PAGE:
John Chinaman – His Science (Mar, 1933)

This is a really odd article. The basic proposition seems to be, “Wow those stupid, plodding Chinese sure are smart. How is that possible?”

It is rather fascinating to conjecture on some of these things, to realize that plodding John Chinaman, who seems thick and slow and dense to modern Western culture, should have sought out these truths of nature, these mechanics that we today are using in the iron men of our machine age. And to realize that we haven’t yet extracted all of the value from their applications as in some instances John Chinaman has done with his science.

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John Chinaman – His Science

WHERE there ain’t no ten commandments and a man can raise a thirst, there’s an ancient science extant that looks like the very first. We think we’re the only ones who know smelting and hydraulics and ceramics and printing and electricity. But old John Chinaman had a civilized working knowledge of them all so long ago that our ancestors appear to have been dumbells at the time. They were living in total ignorance of a civilization so advanced and so fundamental that even to this day John Chinaman is ahead of us in the application of many things mechanical he has known since Noah built the ark.

Here’s the parade of a few, taken in order:

Why Holes in Chinese Rudders?

Chinese junks have holes in their rudders to make them steer better. Just a hundred years ago we learned that water pressure in front of a hole through which water was flowing was greater than would be pressure on an equivalent non-open area. Chinese rudders, full of holes for thousands of years, are more effective per foot of area than ours. In the air this phenomenon of fluid flow has only recently been taken advantage of through the use of the slotted wing for aircraft.

Lee boards and centerboards are distinctly Chinese in origin. This fact is checked against history—as a matter of fact all the asseverations here are a result of research and have been checked against any possible tendency to ascribe the origin of any or everything to Old Johnnie Chinaman.

The waterwheel, or Noria, was used in 1500 B. C. for raising water from one level to another, and as far as can be determined was the earliest form of machine to make water lift itself.

The Discovery of the Piston

The piston was a Chinese method of blowing air. James Watt made use of it in the first steam engine, reversing, as he put it at the time, “the function of the Chinese air pump.”

The Chinese determined equinoxes and solstices as early as 2300 B. C; they recorded the first eclipse in 2136 B. C. and modern astronomers with their mathematics and years of observation have been able to show that an eclipse really did occur then. History has thus been able to check itself through the rhythmic movements of the sun and moon.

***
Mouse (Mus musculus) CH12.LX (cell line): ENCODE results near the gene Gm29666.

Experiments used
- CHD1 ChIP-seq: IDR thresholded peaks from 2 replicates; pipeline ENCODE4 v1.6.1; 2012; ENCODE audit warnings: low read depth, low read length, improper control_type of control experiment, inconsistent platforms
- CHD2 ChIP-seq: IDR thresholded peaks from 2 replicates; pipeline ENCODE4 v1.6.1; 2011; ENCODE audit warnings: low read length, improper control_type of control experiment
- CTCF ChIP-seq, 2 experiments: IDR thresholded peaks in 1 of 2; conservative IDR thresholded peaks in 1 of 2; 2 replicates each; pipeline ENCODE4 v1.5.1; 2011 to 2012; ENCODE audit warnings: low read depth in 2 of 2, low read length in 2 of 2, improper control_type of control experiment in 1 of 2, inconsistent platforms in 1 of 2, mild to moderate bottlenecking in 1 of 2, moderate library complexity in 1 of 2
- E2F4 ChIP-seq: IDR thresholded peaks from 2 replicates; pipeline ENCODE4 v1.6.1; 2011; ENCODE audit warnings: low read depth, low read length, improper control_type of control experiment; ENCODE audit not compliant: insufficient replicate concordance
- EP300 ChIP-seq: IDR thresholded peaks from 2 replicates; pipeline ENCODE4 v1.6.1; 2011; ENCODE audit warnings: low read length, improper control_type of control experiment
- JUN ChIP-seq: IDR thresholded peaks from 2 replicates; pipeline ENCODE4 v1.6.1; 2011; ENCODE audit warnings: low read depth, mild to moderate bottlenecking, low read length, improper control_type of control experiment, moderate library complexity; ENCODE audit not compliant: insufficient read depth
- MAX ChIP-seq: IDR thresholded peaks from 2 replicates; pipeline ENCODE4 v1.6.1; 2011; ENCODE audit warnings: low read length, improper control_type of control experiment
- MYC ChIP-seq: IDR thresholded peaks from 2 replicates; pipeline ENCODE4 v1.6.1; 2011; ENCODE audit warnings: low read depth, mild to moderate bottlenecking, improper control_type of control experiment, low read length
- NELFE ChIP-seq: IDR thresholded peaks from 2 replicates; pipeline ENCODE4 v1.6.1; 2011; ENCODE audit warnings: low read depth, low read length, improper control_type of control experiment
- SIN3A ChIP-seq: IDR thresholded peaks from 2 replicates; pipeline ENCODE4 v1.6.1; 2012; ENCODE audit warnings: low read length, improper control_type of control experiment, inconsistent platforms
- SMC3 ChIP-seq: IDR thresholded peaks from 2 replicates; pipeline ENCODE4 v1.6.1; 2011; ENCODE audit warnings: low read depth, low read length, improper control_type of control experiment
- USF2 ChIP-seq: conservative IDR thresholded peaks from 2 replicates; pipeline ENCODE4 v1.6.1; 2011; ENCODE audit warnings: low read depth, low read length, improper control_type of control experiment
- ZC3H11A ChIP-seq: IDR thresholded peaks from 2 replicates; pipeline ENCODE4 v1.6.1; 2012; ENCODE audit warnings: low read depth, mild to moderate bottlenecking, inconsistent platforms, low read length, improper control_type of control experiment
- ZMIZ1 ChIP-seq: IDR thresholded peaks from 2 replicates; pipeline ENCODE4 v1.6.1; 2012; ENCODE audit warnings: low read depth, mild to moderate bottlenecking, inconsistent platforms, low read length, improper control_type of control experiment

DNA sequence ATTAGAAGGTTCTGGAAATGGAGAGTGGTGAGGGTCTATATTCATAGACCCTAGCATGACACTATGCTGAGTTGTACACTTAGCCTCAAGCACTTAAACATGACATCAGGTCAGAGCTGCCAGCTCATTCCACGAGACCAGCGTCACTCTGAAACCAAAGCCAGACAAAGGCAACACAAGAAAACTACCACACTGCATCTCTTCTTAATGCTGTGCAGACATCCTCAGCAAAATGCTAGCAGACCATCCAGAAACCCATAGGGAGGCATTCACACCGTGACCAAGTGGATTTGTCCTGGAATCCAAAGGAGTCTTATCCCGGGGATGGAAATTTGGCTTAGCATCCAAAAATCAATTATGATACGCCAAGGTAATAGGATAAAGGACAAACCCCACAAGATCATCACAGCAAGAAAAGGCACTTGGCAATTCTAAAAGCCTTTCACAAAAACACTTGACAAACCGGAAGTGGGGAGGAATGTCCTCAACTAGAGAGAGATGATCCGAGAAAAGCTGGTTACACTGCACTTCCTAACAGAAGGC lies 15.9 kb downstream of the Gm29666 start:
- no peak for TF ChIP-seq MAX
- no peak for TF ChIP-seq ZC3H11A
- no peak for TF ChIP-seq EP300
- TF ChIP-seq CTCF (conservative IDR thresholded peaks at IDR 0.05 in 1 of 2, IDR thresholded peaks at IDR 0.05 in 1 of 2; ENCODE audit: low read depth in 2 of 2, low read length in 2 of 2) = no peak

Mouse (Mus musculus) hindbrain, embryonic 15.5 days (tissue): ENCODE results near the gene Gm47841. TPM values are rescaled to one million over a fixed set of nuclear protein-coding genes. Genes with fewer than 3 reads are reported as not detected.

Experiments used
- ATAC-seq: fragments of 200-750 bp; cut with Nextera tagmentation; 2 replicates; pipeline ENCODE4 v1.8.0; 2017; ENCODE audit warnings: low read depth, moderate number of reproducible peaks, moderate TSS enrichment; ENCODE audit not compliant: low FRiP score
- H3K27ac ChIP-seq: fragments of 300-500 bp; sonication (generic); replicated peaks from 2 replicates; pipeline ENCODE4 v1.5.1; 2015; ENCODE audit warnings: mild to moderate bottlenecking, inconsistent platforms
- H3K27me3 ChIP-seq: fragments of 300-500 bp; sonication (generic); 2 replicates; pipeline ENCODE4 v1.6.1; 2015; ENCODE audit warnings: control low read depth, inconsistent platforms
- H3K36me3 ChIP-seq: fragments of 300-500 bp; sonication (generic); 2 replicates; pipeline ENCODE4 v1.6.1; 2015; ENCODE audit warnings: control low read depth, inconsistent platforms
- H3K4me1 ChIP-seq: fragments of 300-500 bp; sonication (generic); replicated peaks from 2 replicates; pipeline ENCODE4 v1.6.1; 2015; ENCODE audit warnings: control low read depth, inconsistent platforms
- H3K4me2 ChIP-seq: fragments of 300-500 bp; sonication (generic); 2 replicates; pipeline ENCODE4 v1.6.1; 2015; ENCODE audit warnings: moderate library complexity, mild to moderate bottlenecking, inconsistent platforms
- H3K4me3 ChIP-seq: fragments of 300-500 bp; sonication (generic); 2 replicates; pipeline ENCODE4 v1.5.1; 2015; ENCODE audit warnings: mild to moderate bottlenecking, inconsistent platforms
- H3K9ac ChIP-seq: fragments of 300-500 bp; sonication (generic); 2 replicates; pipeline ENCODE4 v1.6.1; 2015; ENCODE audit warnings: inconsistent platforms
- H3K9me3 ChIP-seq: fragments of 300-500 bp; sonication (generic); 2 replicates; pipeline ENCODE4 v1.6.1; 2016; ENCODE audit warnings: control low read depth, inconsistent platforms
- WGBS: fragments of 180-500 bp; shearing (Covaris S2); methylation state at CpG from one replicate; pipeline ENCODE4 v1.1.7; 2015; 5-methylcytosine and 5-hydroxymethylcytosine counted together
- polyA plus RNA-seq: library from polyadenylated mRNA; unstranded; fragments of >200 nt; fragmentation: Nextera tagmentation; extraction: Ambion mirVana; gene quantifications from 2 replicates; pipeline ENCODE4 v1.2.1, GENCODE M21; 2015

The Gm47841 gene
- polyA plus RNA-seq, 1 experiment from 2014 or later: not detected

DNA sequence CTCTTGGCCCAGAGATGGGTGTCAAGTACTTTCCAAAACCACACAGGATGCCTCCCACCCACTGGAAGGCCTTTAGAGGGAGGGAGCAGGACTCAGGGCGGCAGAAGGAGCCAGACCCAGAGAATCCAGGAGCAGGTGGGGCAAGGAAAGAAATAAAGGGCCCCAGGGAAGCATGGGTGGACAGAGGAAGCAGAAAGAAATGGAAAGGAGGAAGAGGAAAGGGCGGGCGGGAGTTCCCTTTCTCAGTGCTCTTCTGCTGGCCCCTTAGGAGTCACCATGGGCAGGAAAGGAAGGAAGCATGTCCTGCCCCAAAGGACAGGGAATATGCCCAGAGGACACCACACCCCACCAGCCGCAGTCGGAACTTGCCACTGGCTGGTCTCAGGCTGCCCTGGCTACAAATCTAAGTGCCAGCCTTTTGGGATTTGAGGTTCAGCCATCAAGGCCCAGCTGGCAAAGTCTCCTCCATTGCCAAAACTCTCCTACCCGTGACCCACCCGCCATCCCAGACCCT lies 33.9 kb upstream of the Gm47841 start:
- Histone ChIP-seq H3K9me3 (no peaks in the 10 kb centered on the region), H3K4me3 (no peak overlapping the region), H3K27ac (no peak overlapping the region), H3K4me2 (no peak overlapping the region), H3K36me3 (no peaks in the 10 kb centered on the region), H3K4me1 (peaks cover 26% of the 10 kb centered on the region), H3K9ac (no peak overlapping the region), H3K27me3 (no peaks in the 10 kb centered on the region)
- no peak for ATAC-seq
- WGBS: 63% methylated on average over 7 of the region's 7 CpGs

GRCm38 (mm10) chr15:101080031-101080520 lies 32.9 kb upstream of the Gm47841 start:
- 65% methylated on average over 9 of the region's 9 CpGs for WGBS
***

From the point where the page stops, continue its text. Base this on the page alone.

Printing from clay blocks and wooden tablets was used as early as 50 B. C. This antedates the European invention of Gutenberg in 1463 A. D. by quite some little span of time.

The Chinese use of instruments resembling armillary spheres and quadrants proves that they antedated the alidade of Tycho Brahe by at least three centuries, knew navigational elementals before we did.

No Iron Age in China

Bronze was used about the 5th Century B. C. Funny that the Chinese never passed through an iron age—that phase of world history is really Occidental. But they knew smelting and the primitive reduction of copper bearing ores. Their beautiful china-ware and ceramic work, clay firing, etc., as expressed in cloisonne work where a vase or dish is put through hundreds of firings for decorative colorings, is well known. The art is reported by Marco Polo after his first trip to the Orient.

Use of the loom was known in 1200 B. C. and the same form is used in many Chinese provinces today.

The compass as applied to the navigation of ships really had its origin in the Chinese magnetic bar which was used on wagon trains to give the drivers some sense of general direction in their journeys.

Travels of the Compass

The Arabs adapted it to desert traveling and it was taken thence to the shores of the Mediterranean. Phoenicians used it in a rough form. Later we find Columbus using a sensitized needle floating in a bowl to show him “whether his ship was standing on her ear or no.”

The Chinese have been foremost among the early cultural races in their advancement of things pertaining to shipping and to the sea. Marco Polo thought the junks of the Chinese very quaint at first sight, but was amazed at the efficiency of a sail held in place by battens. It was so superior to the loosefooted square sail the Romans had handed down in turn from the Vikings, that the real beginning of the fore-and-aft rig began when Polo returned with battened sails to Europe.

It is rather fascinating to conjecture on some of these things, to realize that plodding John Chinaman, who seems thick and slow and dense to modern Western culture, should have sought out these truths of nature, these mechanics that we today are using in the iron men of our machine age. And to realize that we haven’t yet extracted all of the value from their applications as in some instances John Chinaman has done with his science.

4 comments
  1. Mariana says: January 30, 20062:25 pm

    I love how Chinese men in vintage illustrations look like Ming the Merciless.

  2. Charlie says: January 30, 20062:31 pm

    Very true, though sometimes the Japanese portrayals can be even worse.

  3. Mike G says: December 24, 20091:34 am

    Compliments and racial stereotypes all in one article!

  4. Firebrand38 says: December 24, 200912:25 pm

    I hate to break it to you but a lot of men in 1933 China still wore the Changshan http://en.wikipedia.org…

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